In the past, professing Christians have believed in the existence of various proofs of the existence of God, the divinity of Christ, and the truth of the Bible. Most of these proofs have fallen by the wayside over the course of time. Some people still need to believe that there are such proofs, and I have seen a number of books by professing Christian authors which purport to supply their readers with, as the title of one such work asserted, "many infallible proofs". In my opinion, many of the 'proofs' presented in such books are of a very dubious quality. In recent years, there have also been claims of finding various sorts of mathematically based codes or patterns in the Bible which cannot be the result of chance or human design. Whether or not these claims are valid remains to be seen. I, for one, am not knowledgeable enough about the mathematics involved to make a competent judgment about it, and I'm sure that the same holds true for the vast majority of others. This being the case, even if these claims are true, it is not a proof that just anyone can see for themselves directly- it requires that one have special knowledge. Those who don't have such knowledge must rely on the judgments of those who do. In other words, they choose to believe (have faith in) the experts' pronouncements.

Though I cannot say with certainty that no such proofs exist, I can understand why they may not, or at least why God may not have provided us with "many infallible proofs". The existence of proofs would tend to undermine the need for faith. In fact, they might actually make it impossible to have true faith, and I believe that, as far as salvation is concerned, having faith is essential. Believing in God and Christ and living according to Christ's doctrine in the absence of proofs requires that one be motivated by the pure love of God, untainted by elements of natural self-interest. That Christ repeatedly stressed the need for faith among his followers, and reproved those who required or demanded proofs (signs and wonders), is clear, and this may be the reason why.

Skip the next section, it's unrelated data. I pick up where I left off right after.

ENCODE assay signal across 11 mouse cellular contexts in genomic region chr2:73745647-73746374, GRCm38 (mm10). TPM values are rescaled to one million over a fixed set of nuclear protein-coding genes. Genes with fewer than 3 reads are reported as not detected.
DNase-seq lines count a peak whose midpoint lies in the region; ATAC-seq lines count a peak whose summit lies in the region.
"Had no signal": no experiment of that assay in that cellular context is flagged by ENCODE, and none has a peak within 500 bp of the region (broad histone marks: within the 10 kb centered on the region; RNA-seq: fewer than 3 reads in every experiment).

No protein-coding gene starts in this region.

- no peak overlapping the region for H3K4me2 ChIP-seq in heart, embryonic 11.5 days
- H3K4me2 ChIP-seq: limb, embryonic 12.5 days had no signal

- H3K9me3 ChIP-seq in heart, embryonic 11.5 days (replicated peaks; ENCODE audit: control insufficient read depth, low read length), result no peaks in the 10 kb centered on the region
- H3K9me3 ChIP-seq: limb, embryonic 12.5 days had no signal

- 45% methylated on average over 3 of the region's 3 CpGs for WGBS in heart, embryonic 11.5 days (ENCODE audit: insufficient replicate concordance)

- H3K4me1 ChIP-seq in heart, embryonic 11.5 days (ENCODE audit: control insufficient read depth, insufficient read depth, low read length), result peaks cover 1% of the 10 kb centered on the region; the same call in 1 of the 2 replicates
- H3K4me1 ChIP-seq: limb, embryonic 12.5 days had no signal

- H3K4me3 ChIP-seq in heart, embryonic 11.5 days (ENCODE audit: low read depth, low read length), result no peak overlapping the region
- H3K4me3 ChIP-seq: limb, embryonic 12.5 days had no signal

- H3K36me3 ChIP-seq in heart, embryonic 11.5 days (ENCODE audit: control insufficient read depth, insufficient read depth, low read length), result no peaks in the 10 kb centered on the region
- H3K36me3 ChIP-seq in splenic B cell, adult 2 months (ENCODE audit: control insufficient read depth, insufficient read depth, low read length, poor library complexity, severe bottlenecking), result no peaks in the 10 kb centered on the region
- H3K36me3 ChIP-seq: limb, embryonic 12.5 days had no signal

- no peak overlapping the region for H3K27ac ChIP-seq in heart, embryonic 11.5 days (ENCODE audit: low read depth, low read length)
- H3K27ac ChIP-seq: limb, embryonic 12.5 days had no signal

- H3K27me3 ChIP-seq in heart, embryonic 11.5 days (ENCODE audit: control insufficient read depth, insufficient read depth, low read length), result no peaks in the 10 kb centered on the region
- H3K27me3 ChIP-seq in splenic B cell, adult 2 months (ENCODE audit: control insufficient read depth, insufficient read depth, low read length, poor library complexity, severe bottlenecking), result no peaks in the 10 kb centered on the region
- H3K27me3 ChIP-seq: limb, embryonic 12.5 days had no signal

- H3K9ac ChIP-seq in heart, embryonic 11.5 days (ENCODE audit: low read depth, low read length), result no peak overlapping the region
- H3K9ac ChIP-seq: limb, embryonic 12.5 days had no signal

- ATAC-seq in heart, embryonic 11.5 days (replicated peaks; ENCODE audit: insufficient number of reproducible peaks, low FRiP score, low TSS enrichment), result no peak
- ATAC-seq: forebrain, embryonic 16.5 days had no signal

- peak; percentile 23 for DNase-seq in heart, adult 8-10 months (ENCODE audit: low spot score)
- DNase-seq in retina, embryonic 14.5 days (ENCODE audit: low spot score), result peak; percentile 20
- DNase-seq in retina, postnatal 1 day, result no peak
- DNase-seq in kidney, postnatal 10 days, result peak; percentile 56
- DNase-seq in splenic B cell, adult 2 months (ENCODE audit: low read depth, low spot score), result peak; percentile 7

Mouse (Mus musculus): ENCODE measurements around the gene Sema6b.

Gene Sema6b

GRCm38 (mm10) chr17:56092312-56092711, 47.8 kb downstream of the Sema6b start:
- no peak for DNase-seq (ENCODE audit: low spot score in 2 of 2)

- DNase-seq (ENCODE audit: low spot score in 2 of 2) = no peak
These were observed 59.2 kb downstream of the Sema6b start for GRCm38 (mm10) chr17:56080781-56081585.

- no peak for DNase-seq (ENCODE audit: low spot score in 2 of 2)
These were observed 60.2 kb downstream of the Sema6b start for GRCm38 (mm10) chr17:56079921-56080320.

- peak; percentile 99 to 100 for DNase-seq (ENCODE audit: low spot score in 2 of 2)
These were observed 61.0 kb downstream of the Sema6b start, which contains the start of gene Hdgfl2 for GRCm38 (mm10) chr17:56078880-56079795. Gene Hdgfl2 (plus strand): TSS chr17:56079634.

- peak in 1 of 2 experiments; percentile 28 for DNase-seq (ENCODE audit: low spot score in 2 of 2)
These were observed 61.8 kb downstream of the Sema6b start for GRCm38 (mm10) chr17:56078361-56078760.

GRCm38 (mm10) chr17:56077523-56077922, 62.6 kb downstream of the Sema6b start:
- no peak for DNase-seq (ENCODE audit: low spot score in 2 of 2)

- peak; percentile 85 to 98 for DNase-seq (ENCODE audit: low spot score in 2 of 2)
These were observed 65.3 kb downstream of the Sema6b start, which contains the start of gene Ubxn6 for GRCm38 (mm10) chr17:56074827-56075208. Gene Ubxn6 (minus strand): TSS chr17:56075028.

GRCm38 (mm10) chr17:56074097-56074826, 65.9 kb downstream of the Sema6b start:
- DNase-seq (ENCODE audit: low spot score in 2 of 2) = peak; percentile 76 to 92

Conclusion

There are undoubtedly limitations as to just how much we can know in relation to God. However, I would be disinclined to specify boundaries. My desire is to know God to the fullest extent possible and I do not believe in closing doors- especially when it comes to ethics, which to me is clearly the central concern of Christianity. That being the case, I appreciate the vital importance of self-judgment in the process of spiritual development and enlightenment. True knowledge of God springs from that source.

I also appreciate that it can be a fault to be overly intellectual about spiritual matters. After all, I believe that God is love, and love is something which emanates from the heart rather than the mind. Love can motivate thought and serve as a foundation upon which to build a mental edifice, but logic, reason, and even words are really inadequate to convey it. One can try, though.


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These pages are subject to additions and modifications. Last updated: 5/21/98 .